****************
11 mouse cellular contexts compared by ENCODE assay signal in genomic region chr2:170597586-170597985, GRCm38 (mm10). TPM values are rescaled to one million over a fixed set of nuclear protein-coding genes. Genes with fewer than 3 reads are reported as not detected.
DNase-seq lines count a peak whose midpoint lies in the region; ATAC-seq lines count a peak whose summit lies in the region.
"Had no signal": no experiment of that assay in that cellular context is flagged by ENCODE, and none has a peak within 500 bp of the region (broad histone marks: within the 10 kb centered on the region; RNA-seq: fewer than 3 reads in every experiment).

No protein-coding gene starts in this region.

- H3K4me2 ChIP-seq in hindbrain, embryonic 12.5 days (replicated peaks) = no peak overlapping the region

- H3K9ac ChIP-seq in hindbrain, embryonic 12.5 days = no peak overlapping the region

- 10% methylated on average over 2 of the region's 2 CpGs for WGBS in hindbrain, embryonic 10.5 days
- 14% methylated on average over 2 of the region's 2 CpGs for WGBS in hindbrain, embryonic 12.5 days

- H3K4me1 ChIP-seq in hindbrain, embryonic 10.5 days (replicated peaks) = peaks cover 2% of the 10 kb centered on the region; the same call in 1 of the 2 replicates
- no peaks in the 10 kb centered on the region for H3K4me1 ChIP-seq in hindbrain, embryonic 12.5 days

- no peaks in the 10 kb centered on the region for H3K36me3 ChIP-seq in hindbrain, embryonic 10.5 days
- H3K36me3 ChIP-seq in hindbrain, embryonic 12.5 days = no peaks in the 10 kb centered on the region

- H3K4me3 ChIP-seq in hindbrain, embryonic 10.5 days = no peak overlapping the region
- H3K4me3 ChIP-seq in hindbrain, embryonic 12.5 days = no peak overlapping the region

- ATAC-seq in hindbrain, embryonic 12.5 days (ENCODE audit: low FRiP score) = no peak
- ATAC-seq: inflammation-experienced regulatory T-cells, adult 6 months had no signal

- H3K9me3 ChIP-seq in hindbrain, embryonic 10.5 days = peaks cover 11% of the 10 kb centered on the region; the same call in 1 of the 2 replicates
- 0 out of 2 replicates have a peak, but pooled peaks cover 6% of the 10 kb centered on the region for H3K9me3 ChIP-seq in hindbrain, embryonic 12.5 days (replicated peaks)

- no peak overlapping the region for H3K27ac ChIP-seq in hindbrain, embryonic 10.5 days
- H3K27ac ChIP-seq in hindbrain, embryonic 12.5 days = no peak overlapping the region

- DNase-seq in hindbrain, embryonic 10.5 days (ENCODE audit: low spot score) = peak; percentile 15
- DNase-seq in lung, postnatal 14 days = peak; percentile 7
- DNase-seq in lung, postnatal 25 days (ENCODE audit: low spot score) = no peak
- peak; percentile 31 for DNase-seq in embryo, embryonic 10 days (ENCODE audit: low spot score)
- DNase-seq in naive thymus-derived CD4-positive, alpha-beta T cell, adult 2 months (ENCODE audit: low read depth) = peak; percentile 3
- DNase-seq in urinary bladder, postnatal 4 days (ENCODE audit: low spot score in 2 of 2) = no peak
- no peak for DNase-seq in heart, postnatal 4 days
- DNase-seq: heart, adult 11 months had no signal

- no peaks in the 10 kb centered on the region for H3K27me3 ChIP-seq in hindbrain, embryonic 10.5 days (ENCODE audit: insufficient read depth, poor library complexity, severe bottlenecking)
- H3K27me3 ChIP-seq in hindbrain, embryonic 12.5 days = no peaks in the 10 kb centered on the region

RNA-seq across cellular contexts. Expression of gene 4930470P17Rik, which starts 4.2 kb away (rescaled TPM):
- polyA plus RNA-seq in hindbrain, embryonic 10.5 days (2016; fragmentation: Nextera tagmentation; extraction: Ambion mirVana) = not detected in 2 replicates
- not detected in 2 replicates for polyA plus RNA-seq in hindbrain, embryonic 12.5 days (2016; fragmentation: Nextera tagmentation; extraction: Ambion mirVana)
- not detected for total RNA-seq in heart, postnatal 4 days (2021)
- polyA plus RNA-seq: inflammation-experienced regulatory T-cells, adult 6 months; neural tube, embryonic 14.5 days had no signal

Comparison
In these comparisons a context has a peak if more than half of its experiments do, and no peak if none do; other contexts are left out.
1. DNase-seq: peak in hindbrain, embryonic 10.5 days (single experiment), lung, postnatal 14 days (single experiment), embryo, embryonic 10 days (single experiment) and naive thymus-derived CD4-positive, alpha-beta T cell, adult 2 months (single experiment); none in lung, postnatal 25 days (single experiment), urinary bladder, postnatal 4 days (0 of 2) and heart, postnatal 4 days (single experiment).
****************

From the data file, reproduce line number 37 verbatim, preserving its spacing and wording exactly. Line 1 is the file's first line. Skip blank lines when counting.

In these comparisons a context has a peak if more than half of its experiments do, and no peak if none do; other contexts are left out.